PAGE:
The genomic structure of RhGB01 mostly mirrors that of other sarbecoviruses with genes encoding non-structural proteins (nsp) in the 5′ region of the genome housed within ORF1ab, and genes encoding structural and accessory proteins at the 3′ region of the genome (Fig. 1A,B)33. RhGB01 contains 10 coding genes, whereas SARS-CoV-2, SARS and SARSr-CoV-2 viruses contain 11 coding genes, with the addition of ORF8. In RhGB01, ORF8 and 20 bases in the 5′ region of the ORF7b transcript are absent, comparable to BM48-31/BGR/2008, the closest related virus as determined by phylogenetic analysis (Fig. 2; Supplementary Fig. 1).

Figure 2
figure2

Maximum likelihood phylogenies of the nucleotide sequences for the (A) spike glycoprotein and (B) RdRp in SARS-CoV, SARS-CoV-2, and related viruses with 1000 bootstrap approximations. Each phylogeny is midpoint rooted and, for visualisation purposes, branch lengths (substitutions per site) in closely related clades and bootstrap supports ≥ 95 are removed. Green taxa are SARS-CoV-2 and related viruses, red taxa are SARS-CoV and related viruses, blue taxa are RhGB01 and BM48-31/GBR-2008.

Phylogenetic analysis

Maximum likelihood phylogenies of the spike glycoprotein and RdRp (nsp12) nucleotide sequences demonstrate that RhGB01 clusters in a monophyletic clade with BM48-31/BGR/2008, a sarbecovirus isolated from a Blasius’s horseshoe bat (Rhinolophus blasii) in 2008 in Bulgaria (Fig. 2). This clustering is maintained within phylogenies inferred from nucleotide sequences for all structural and accessory proteins (Supplementary Fig. 1a) and most non-structural proteins (Supplementary Fig. 1b). Phylogenies inferred from the 3C-like proteinase, nsp9, helicase and endoRNAse nucleotide sequences demonstrate alterations in the clustering of RhGB01 into the SARS-CoV clade, into a clade with Rc-o139 and into its own clade, respectively (Supplementary Fig. 1b). In all phylogenies, RhGB01 is distinct from clades containing the human pathogenic betacoronaviruses SARS-CoV and SARS-CoV-2 but, of these, is more closely related to SARSr-CoVs.

The predicted structure of the receptor binding domain of RhGB01 demonstrates structural differences at key residues compared to SARS-CoV and SARS-CoV-2

The major human cellular entry receptor for both SARS-CoV and SARS-CoV-2 is Angiotensin-converting enzyme 2 (hACE2). This binding ability is conferred by a receptor binding motif (RBM) within the RBD of the spike glycoprotein. RhGB01 shares amino acid identity of 68% and 67% across the RBD with SARS-CoV and SARS-CoV-2 respectively and just 43% and 48% within the RBM (Fig. 3A). By comparison across the RBD, the closest SARSr-CoV-2 viruses from bat and pangolin hosts share 89% and 86% amino acid homology to SARS-CoV-2 and 75.77% to SARS-CoV (Supplementary Fig. 2). Within the RBM SARSr-CoV-2 viruses from bat and pangolin hosts both share 75% amino acid homology to SARS-CoV-2 and 50% and 49% to SARS-CoV (Fig. 3B). RhGB01 also shows little homology to the RBM of Middle East Respiratory Syndrome (MERS) virus (Fig. 3A). The RhGB01 spike amino acid sequence contains motifs comparable to host transmembrane serine protease 2 cleavage site (TMPRSS2) seen in both SARS-CoV-2 and SARS-CoV in the S2’ target site but lacks the additional furin cleavage site specific to SARS-CoV-2 at the S1/S2 intersection (Fig. 3B).

Figure 3
figure3

A schematic representation of the entire S protein with the RBM and cleavage sites highlighted and compared between RhGB01, Pangolin and Bat derived related viruses, SARS-CoV and SARS-CoV-2 and percentage identity values for the RBD and RBM regions. Amino acids are coloured according to the Taylor colour scheme. (A) RBM comparison demonstrates higher percentages of homology within sarbecoviruses from other zoonotic hosts. The RBM of MERS-HCoV-EMC-2012, subgenus Merbecovirus, demonstrates little amino acid homology to RBM from the Sarbecovirus subgenus. The furin cleavage site (S1/S2) is only present in SARS-CoV-2, distinct from the TMPRSS2 cleavage motif (S2′), which is more conserved within the sarbecoviruses. (B) Percentage identity scores for the RBM and RBD to SARS-CoV and SARS-CoV-2. RaTG13 and PCoV represent the most closely SARSr-CoV-2 virus from zoonotic hosts.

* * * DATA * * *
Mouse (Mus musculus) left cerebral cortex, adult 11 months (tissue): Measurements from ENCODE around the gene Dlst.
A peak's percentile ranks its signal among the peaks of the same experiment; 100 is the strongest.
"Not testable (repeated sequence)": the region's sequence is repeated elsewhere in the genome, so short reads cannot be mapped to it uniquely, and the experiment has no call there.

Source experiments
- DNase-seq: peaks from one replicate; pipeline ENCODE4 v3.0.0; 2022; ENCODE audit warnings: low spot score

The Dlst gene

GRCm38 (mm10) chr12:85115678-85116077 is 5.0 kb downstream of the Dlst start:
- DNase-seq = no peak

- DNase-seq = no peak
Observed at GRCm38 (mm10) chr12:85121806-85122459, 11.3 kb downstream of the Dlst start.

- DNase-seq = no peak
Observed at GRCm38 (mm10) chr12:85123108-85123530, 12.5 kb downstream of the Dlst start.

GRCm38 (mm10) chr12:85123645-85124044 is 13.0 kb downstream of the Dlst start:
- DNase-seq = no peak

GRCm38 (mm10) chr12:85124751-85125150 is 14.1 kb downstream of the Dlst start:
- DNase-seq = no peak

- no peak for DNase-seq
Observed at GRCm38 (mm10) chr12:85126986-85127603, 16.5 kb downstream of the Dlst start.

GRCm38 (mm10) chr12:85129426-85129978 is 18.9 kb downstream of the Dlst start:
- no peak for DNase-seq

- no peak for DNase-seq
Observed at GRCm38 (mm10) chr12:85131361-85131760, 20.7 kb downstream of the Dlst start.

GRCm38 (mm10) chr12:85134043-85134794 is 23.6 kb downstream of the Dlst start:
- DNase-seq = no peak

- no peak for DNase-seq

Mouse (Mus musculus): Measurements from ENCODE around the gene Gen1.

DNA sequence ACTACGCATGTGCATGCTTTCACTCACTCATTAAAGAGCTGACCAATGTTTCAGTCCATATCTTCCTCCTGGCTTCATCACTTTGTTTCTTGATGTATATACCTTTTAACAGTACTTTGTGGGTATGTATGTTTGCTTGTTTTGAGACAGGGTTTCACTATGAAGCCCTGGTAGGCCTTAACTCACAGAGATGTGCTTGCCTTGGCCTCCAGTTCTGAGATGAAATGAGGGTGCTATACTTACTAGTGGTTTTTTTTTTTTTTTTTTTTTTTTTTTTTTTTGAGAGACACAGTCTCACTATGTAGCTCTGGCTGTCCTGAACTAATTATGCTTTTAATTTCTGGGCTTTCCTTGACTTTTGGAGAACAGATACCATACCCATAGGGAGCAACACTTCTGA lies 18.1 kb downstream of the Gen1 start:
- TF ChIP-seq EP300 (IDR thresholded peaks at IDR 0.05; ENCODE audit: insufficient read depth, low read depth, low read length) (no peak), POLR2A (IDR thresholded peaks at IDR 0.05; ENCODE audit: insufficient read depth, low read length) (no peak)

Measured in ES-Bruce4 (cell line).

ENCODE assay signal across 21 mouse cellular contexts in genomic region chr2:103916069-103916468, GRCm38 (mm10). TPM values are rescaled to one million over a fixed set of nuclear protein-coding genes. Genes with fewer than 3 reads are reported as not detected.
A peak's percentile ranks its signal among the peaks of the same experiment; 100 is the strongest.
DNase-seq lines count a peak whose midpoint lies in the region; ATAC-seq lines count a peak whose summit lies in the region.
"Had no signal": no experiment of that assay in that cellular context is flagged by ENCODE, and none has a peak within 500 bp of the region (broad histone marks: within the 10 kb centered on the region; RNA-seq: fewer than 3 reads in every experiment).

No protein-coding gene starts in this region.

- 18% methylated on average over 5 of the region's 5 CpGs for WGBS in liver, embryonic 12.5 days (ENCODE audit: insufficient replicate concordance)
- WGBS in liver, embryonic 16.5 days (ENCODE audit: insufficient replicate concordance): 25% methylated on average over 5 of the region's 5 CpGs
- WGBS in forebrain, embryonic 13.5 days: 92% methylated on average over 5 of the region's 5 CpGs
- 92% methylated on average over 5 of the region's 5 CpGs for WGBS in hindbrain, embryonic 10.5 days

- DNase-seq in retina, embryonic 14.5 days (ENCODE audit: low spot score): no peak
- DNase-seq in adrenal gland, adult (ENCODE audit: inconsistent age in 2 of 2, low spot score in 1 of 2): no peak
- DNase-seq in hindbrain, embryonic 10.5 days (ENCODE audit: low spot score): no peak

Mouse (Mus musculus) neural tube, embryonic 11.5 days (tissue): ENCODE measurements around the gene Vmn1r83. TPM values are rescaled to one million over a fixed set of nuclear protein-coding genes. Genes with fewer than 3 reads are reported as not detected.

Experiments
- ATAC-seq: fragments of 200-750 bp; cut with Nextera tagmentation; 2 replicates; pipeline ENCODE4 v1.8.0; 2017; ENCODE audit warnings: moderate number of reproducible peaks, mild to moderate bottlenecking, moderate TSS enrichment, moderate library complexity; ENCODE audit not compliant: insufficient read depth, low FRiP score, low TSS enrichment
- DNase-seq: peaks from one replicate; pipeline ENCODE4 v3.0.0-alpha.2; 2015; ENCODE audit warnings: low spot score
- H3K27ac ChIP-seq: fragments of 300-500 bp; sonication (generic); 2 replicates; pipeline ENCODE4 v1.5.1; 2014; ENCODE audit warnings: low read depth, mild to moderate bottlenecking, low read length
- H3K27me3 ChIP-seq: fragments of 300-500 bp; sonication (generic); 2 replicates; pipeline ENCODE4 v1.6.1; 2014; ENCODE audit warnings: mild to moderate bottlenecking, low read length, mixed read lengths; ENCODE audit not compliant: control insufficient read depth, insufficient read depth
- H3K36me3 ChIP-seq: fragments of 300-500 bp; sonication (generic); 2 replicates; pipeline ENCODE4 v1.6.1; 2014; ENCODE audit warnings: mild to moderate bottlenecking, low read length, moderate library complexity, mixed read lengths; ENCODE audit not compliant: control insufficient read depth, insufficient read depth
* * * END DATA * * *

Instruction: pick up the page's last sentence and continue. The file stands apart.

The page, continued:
Homology modelling

The predicted 3D structure of the RBD contains one α-helix, four 310 helices, three β-bridges and three β-pleated sheets (Supplementary Fig. 3a). It is important to note that the majority of experimentally validated spike glycoprotein and RBD structures are biased towards pathogenic viruses in complex with hACE2 or neutralising antibodies and the accuracy could be improved if the database included more zoonotic spike protein structures.

The predicted 3D structure was validated using ERRAT2 and a Ramachandran plot. The overall quality factor predicted by ERRAT2 is 88.09, supporting the quality of the model. The residues rejected at the 95% and 99% confidence levels are characterised in the literature as contact residues for SARS-CoV to hACE2, highlighting differences within this region compared to the SARS-CoV RBD structure (Supplementary Fig. 3b). A Ramachandran plot predicted that 86% of the residues were in the most favourable region, 13.4% in additional allowed regions and 0.6% in generously allowed regions (Supplementary Fig. 3c).

Structural conservation within the RBD of sarbecoviruses, including RhGB01, is predicted as the RBD is required for viral entry into host cells via the ACE2 receptor. The predicted RBD structure of RhGB01 is more conserved to both SARS-CoV and SARS-CoV-2 than sequence alignment alone indicates, but still differs in regions containing key contact residues for binding hACE234,35,36,37,38,39,40,41,42 (Fig. 4).

Figure 4
figure4